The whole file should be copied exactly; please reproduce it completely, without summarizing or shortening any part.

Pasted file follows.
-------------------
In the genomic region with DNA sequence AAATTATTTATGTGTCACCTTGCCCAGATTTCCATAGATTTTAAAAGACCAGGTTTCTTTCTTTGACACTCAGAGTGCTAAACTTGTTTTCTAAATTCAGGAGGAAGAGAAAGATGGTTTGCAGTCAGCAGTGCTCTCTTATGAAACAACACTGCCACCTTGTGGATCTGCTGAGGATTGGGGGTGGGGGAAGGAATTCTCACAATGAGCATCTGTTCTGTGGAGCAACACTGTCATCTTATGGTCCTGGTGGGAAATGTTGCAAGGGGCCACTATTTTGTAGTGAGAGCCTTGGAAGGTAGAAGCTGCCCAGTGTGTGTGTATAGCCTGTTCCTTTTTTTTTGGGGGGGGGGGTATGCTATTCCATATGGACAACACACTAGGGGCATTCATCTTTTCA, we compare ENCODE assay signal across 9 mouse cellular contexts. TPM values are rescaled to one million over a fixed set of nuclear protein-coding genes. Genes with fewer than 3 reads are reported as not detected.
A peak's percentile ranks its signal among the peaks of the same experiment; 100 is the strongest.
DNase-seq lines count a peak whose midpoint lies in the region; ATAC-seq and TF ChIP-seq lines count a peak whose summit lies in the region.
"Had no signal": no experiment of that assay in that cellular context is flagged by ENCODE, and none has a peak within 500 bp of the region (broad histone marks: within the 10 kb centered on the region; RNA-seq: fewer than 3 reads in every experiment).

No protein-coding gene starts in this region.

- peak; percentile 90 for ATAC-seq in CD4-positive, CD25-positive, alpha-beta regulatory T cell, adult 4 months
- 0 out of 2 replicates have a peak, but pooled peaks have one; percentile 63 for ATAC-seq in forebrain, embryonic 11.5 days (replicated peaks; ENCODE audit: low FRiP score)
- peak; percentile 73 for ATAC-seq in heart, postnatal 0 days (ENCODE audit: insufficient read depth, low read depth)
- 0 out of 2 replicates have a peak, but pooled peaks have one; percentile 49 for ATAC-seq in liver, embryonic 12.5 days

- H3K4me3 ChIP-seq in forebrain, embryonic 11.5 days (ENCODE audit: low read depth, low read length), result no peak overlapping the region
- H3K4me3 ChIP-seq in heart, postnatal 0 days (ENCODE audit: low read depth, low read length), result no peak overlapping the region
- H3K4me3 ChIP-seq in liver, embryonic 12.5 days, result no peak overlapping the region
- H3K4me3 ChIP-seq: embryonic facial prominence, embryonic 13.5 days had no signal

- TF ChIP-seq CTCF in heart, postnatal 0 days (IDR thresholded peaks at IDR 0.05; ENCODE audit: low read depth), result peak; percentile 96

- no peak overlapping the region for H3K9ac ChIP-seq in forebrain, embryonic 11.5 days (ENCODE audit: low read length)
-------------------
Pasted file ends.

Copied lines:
In the genomic region with DNA sequence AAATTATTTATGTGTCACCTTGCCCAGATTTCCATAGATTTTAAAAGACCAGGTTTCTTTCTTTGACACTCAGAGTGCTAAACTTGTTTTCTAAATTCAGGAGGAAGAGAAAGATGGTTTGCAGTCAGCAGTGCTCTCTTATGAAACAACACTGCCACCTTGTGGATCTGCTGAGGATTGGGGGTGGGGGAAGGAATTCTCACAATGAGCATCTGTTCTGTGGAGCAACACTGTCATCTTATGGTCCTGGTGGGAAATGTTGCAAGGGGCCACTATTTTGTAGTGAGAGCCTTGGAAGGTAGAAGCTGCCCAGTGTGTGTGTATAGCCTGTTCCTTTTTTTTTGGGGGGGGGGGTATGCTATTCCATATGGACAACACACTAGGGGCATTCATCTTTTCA, we compare ENCODE assay signal across 9 mouse cellular contexts. TPM values are rescaled to one million over a fixed set of nuclear protein-coding genes. Genes with fewer than 3 reads are reported as not detected.
A peak's percentile ranks its signal among the peaks of the same experiment; 100 is the strongest.
DNase-seq lines count a peak whose midpoint lies in the region; ATAC-seq and TF ChIP-seq lines count a peak whose summit lies in the region.
"Had no signal": no experiment of that assay in that cellular context is flagged by ENCODE, and none has a peak within 500 bp of the region (broad histone marks: within the 10 kb centered on the region; RNA-seq: fewer than 3 reads in every experiment).

No protein-coding gene starts in this region.

- peak; percentile 90 for ATAC-seq in CD4-positive, CD25-positive, alpha-beta regulatory T cell, adult 4 months
- 0 out of 2 replicates have a peak, but pooled peaks have one; percentile 63 for ATAC-seq in forebrain, embryonic 11.5 days (replicated peaks; ENCODE audit: low FRiP score)
- peak; percentile 73 for ATAC-seq in heart, postnatal 0 days (ENCODE audit: insufficient read depth, low read depth)
- 0 out of 2 replicates have a peak, but pooled peaks have one; percentile 49 for ATAC-seq in liver, embryonic 12.5 days

- H3K4me3 ChIP-seq in forebrain, embryonic 11.5 days (ENCODE audit: low read depth, low read length), result no peak overlapping the region
- H3K4me3 ChIP-seq in heart, postnatal 0 days (ENCODE audit: low read depth, low read length), result no peak overlapping the region
- H3K4me3 ChIP-seq in liver, embryonic 12.5 days, result no peak overlapping the region
- H3K4me3 ChIP-seq: embryonic facial prominence, embryonic 13.5 days had no signal

- TF ChIP-seq CTCF in heart, postnatal 0 days (IDR thresholded peaks at IDR 0.05; ENCODE audit: low read depth), result peak; percentile 96

- no peak overlapping the region for H3K9ac ChIP-seq in forebrain, embryonic 11.5 days (ENCODE audit: low read length)